Mr. Weiss offers this to his avid readers, to welcome in the New Year:
The headline is further elucidated and/or framed by this sentence fragment from his second paragraph:
‘Ever since, in the long dark history of Soviet and Russian spookery…’
This has all the plangency, mystery, and foreshadowing of ‘it was dark and stormy night’. This is followed by more of Weiss’ foreshortened Melodrama, this chapter titled ‘The Noose Tightens’:
But on Thursday the GRU suddenly emerged from the shadows when the waning Obama administration imposed sanctions on the four top-ranking GRU officers for their roles hacking the private email correspondence of the Democratic National Committee and Hillary Clinton’s campaign chief John Podesta. The entire spy agency, along with the FSB, was also sanctioned institutionally.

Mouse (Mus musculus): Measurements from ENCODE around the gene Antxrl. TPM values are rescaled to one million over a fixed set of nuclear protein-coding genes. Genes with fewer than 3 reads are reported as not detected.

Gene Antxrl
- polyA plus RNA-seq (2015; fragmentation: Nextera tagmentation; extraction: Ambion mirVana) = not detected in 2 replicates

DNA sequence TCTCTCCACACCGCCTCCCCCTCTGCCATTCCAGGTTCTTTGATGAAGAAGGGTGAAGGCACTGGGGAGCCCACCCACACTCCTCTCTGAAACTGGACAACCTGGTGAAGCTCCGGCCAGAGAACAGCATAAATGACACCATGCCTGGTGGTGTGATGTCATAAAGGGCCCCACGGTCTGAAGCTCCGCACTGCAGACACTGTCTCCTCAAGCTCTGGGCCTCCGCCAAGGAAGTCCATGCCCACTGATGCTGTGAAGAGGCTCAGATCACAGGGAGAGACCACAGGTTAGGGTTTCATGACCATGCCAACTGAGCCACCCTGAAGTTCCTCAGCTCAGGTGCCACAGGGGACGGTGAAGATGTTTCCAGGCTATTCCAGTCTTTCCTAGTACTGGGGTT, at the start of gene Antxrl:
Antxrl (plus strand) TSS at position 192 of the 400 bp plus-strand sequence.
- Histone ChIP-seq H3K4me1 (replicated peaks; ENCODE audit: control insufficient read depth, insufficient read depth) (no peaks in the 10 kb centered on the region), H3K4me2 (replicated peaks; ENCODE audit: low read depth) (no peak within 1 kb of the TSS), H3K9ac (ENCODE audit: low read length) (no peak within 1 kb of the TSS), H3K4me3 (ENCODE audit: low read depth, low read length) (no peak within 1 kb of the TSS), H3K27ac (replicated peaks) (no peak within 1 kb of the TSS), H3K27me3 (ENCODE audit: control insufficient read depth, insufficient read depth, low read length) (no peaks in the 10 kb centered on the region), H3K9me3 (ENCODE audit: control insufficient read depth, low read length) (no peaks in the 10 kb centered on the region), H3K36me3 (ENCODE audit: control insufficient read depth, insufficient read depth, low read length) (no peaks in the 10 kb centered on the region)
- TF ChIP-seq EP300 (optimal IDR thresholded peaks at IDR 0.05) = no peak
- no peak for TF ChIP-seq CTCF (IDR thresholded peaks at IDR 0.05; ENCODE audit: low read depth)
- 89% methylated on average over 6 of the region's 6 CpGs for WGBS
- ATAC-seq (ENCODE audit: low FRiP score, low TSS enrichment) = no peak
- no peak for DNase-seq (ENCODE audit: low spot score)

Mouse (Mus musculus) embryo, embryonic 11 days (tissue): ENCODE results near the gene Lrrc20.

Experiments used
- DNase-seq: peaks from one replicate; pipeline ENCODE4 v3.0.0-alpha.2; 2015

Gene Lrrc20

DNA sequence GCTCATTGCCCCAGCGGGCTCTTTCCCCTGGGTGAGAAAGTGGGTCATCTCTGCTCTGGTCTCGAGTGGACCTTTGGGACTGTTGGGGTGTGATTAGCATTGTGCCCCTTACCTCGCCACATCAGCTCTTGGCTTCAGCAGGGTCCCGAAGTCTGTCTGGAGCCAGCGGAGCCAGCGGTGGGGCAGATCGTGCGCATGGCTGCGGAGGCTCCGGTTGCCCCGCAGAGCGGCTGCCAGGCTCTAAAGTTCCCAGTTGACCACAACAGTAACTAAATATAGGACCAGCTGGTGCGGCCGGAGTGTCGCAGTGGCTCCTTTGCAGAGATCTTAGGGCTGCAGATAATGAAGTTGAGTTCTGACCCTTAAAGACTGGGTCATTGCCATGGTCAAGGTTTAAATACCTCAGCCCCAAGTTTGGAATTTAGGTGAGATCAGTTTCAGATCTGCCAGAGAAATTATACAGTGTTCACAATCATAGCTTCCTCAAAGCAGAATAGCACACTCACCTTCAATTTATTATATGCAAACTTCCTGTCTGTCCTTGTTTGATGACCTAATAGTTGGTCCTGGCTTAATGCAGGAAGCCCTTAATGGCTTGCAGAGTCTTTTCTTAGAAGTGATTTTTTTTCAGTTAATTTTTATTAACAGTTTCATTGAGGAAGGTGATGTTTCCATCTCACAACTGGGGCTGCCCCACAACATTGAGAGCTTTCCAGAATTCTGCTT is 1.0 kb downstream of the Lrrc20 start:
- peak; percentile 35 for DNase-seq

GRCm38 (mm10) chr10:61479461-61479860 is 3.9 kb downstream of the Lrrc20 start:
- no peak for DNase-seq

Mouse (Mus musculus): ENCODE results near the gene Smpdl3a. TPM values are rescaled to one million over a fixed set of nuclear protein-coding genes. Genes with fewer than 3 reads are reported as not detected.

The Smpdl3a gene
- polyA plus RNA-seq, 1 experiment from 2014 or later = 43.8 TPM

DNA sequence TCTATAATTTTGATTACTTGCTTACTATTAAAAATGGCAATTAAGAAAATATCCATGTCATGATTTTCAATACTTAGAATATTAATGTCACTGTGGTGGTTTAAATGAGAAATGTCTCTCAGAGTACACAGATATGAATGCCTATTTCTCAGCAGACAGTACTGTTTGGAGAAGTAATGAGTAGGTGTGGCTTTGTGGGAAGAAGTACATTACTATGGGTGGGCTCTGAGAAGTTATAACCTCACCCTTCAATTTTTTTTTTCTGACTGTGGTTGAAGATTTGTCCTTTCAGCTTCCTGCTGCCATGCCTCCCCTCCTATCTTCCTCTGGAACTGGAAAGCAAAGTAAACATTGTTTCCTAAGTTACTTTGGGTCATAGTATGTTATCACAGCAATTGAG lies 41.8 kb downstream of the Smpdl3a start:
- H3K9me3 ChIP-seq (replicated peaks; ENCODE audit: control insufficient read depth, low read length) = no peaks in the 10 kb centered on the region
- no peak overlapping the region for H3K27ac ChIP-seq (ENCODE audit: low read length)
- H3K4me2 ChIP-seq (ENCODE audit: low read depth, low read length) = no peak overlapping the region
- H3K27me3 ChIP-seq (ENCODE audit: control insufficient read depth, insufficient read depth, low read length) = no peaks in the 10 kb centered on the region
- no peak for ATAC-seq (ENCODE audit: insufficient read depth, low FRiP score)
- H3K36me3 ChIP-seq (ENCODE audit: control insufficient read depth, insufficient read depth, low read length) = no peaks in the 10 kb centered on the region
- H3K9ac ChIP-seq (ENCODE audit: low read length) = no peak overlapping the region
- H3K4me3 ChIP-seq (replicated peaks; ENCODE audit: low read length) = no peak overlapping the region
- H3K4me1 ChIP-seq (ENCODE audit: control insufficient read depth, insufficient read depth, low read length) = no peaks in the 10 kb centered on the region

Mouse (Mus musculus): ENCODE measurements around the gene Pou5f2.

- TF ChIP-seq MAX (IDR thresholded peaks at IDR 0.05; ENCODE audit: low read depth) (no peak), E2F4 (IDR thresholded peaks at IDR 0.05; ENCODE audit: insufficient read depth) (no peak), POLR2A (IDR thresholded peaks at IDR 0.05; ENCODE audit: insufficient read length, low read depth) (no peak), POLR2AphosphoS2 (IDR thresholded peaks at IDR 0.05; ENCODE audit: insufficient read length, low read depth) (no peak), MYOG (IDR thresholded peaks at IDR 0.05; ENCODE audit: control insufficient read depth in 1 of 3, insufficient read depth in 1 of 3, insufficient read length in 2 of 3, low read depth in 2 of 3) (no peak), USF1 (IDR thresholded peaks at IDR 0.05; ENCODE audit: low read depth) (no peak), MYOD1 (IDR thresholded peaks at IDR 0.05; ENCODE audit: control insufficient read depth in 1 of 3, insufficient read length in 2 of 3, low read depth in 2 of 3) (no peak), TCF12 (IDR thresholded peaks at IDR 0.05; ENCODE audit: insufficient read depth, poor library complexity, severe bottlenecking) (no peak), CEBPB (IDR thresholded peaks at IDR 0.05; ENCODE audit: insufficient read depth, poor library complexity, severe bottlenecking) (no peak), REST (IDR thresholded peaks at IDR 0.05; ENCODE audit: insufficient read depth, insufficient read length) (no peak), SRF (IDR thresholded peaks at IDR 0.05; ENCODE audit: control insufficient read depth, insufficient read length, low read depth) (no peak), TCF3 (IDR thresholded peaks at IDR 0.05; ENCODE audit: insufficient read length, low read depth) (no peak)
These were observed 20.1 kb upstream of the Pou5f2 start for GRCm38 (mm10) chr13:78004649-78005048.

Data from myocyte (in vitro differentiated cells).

But there is even more, Mr. Weiss can’t resist the urge to write his potted history. Concision and brevity are absent in his self-serving reconstruction. And not to forget that Weiss’ other aspiration is to be a War Correspondent, call him a Francoist Hemingway! There is, beyond doubt, a manuscript in his right-hand desk drawer, that is not quite complete. Would that he had the time, to put his calling as Savior of Western Political Virtue, on hold long enough to finish his ‘The Spy Who Came in from the Cold ‘. Or, would that he had the talent of a Graham Greene, whose ‘entertainments’ still move the reader to this day. Or that he were an Eric Ambler, who was the natural inheritor of a long British tradition of the novel, that were called ‘thrillers’ yet were impeccable examples of this long tradition.